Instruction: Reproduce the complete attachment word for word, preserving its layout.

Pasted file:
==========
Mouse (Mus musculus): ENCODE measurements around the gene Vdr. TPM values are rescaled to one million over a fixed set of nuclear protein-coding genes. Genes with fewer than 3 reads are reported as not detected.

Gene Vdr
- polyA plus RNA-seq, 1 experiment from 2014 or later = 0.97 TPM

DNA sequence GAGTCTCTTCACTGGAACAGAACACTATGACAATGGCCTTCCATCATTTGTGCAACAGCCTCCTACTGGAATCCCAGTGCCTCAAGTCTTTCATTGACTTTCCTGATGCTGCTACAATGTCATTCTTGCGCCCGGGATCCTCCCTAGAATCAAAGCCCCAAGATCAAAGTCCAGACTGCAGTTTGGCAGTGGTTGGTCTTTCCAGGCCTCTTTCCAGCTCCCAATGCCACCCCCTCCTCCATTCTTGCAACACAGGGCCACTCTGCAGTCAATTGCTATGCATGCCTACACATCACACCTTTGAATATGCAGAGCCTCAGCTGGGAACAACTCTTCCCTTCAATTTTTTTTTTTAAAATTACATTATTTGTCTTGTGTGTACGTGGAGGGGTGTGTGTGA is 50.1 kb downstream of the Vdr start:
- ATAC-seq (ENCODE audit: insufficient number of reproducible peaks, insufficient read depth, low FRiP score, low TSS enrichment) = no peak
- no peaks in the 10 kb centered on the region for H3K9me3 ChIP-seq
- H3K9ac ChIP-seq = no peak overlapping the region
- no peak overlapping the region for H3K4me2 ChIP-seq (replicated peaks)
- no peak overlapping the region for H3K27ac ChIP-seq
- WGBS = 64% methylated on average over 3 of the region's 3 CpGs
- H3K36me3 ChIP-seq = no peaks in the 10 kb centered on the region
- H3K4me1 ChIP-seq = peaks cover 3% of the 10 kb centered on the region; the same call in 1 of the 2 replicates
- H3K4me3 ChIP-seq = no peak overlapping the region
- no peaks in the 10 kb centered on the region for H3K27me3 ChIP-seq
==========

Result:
Mouse (Mus musculus): ENCODE measurements around the gene Vdr. TPM values are rescaled to one million over a fixed set of nuclear protein-coding genes. Genes with fewer than 3 reads are reported as not detected.

Gene Vdr
- polyA plus RNA-seq, 1 experiment from 2014 or later = 0.97 TPM

DNA sequence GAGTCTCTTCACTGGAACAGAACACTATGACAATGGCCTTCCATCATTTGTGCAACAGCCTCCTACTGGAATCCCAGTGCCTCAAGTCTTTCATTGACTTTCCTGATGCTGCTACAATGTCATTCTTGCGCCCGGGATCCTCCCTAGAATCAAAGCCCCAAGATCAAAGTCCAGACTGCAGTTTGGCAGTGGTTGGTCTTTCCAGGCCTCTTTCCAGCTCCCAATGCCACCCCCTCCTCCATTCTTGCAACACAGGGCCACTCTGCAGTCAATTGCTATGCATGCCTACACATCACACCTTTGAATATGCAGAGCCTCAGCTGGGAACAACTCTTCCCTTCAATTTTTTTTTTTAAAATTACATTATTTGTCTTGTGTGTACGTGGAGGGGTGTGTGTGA is 50.1 kb downstream of the Vdr start:
- ATAC-seq (ENCODE audit: insufficient number of reproducible peaks, insufficient read depth, low FRiP score, low TSS enrichment) = no peak
- no peaks in the 10 kb centered on the region for H3K9me3 ChIP-seq
- H3K9ac ChIP-seq = no peak overlapping the region
- no peak overlapping the region for H3K4me2 ChIP-seq (replicated peaks)
- no peak overlapping the region for H3K27ac ChIP-seq
- WGBS = 64% methylated on average over 3 of the region's 3 CpGs
- H3K36me3 ChIP-seq = no peaks in the 10 kb centered on the region
- H3K4me1 ChIP-seq = peaks cover 3% of the 10 kb centered on the region; the same call in 1 of the 2 replicates
- H3K4me3 ChIP-seq = no peak overlapping the region
- no peaks in the 10 kb centered on the region for H3K27me3 ChIP-seq